Cumulative depreciation is calculated by clubbing individual depreciation of each asset, and the whole is deducted from the revenue or EBITDA (Earnings Before Interest, Taxes, Depreciation, and amortisation) of the company to obtain an accurate profit or loss statement. Deducting depreciation is necessary to calculate the net income of the company for each financial year. Only after calculating the net income the profit or loss statement can be estimated accurately. For accuracy in numbers of net income, it is important to deduct variable as well as fixed expenses and depreciation from the gross revenue in each financial year.

See also  Strengthening Ties: US and Papua New Guinea

Schedule II of the Companies Act, 2013 provides guidelines on the useful life of assets for calculating depreciation. The data in Schedule II specifies the duration for which assets can be economically used and outlines minimum depreciation rates based on different asset categories. Certain other provisions of the Companies Act, 2013 are relevant in computing depreciation under Schedule II, such as Section 123 and Section 198 of the Act.

Calculating Depreciation

While calculating depreciation, a ‘fair proportion value’ of the original value is taken into consideration, meaning a proportion from the total value of the asset at the beginning of its purchase. This proportion value is then deducted from the initial value of the asset to obtain the depreciated value of the asset. For instance, an asset is brought for Rs. X, the calculation of its depreciation shall be done at the end of its useful life. The computed depreciable amount will be a ‘fair proportion’ or fragment of Rs. X, which is calculated using the methods of computing depreciation.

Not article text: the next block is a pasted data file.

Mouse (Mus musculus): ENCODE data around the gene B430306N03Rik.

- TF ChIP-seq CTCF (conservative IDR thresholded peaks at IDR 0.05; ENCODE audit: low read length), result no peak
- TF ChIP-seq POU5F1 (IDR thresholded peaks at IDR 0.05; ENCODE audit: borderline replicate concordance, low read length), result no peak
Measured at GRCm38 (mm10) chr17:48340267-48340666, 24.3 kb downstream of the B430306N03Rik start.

In the case of a mobile purchased for Rs. 60,000/-, its depreciation over the useful years will be computed and the amount (suppose Rs. 20,000/- in this case) will be calculated. This amount will be deducted from the initial cost to obtain the cost of the asset at the end of its useful life. This amount that is deducted from the initial cost is known as its ‘fair proportion value.’

Assets Categories

Depreciation is calculated for all kinds and forms of assets, such as tangible and intangible assets, movable and immovable assets, etc. The process of calculating the loss in value of intangible assets is known as amortisation. Similarly, depreciation is calculated for all kinds and forms of assets, such as tangible and intangible assets, movable and immovable assets, etc.

See also  Chattisgarh Judiciary Exam: A Gateway to a Rewarding Career in the Subordinate Judiciary

Conclusion

Schedule II of the Companies Act, 2013 in detail helps in the calculation of depreciation and amortisation using different methods and formulae. Businesses and corporations must ensure that they keep accurate records of assets to determine the useful life of an asset and the depreciation that can be deducted over time. This is essential for businesses and corporations to ensure they remain financially stable while placing new assets on record. Depreciation and amortisation calculation are complex processes and can be better understood with the help of experts. Accurate computation of these values can help provide an accurate financial statement and ensure the growth of a company in the long run.